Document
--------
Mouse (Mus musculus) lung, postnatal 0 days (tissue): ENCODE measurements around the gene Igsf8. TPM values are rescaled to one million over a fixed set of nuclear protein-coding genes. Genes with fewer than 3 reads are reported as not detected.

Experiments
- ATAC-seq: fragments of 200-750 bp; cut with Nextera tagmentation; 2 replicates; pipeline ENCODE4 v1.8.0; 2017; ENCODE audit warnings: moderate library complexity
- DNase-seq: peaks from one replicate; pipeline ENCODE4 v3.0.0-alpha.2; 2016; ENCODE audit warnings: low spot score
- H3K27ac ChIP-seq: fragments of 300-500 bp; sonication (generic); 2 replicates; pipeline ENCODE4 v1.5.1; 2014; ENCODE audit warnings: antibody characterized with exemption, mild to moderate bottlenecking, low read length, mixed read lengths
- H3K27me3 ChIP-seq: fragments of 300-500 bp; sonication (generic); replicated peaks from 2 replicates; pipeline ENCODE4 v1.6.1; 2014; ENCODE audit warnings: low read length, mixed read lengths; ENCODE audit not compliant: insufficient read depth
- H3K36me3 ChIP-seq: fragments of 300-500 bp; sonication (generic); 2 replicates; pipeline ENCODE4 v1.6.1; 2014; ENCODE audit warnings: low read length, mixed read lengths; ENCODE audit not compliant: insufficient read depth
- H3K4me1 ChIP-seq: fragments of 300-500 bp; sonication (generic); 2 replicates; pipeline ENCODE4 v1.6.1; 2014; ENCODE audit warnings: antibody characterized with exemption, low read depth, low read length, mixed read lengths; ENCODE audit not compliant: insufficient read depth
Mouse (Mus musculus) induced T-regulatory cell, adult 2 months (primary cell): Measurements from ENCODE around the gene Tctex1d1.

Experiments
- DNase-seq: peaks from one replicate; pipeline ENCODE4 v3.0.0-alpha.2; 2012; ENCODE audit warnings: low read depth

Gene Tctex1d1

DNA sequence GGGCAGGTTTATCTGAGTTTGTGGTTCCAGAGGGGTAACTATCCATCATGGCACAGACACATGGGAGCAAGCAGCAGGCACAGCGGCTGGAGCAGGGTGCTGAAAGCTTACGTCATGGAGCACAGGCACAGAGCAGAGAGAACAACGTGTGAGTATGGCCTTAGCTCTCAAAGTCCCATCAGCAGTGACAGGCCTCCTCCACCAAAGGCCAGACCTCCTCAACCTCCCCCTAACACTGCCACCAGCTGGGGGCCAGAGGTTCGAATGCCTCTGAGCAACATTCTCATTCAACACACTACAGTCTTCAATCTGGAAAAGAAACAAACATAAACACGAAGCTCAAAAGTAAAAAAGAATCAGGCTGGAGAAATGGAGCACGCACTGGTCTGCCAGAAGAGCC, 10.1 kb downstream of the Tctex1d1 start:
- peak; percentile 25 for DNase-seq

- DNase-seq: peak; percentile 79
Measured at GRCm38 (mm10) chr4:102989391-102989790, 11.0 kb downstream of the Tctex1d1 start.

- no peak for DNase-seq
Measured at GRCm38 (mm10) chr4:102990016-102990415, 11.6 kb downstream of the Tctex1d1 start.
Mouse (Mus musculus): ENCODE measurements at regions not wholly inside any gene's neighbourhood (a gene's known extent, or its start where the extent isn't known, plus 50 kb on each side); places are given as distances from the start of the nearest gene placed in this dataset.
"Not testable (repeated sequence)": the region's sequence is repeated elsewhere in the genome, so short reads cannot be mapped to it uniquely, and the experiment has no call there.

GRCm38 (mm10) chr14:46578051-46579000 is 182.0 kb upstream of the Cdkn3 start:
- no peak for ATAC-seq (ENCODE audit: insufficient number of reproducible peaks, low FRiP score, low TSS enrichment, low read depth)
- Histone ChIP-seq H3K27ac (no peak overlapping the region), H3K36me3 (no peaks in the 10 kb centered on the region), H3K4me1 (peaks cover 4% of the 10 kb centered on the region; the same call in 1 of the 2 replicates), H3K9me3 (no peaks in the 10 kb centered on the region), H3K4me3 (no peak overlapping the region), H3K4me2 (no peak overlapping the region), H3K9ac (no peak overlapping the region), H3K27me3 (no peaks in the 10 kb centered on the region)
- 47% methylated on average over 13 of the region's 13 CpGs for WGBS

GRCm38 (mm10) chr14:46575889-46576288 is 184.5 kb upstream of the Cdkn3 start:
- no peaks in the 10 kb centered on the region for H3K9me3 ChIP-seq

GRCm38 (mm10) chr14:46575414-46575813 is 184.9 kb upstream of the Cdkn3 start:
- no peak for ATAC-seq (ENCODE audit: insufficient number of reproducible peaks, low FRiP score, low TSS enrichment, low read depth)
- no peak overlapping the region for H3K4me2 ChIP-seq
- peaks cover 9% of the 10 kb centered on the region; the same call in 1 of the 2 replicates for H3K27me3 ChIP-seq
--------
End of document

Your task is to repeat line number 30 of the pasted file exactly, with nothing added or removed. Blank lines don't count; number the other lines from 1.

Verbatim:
- peaks cover 9% of the 10 kb centered on the region; the same call in 1 of the 2 replicates for H3K27me3 ChIP-seq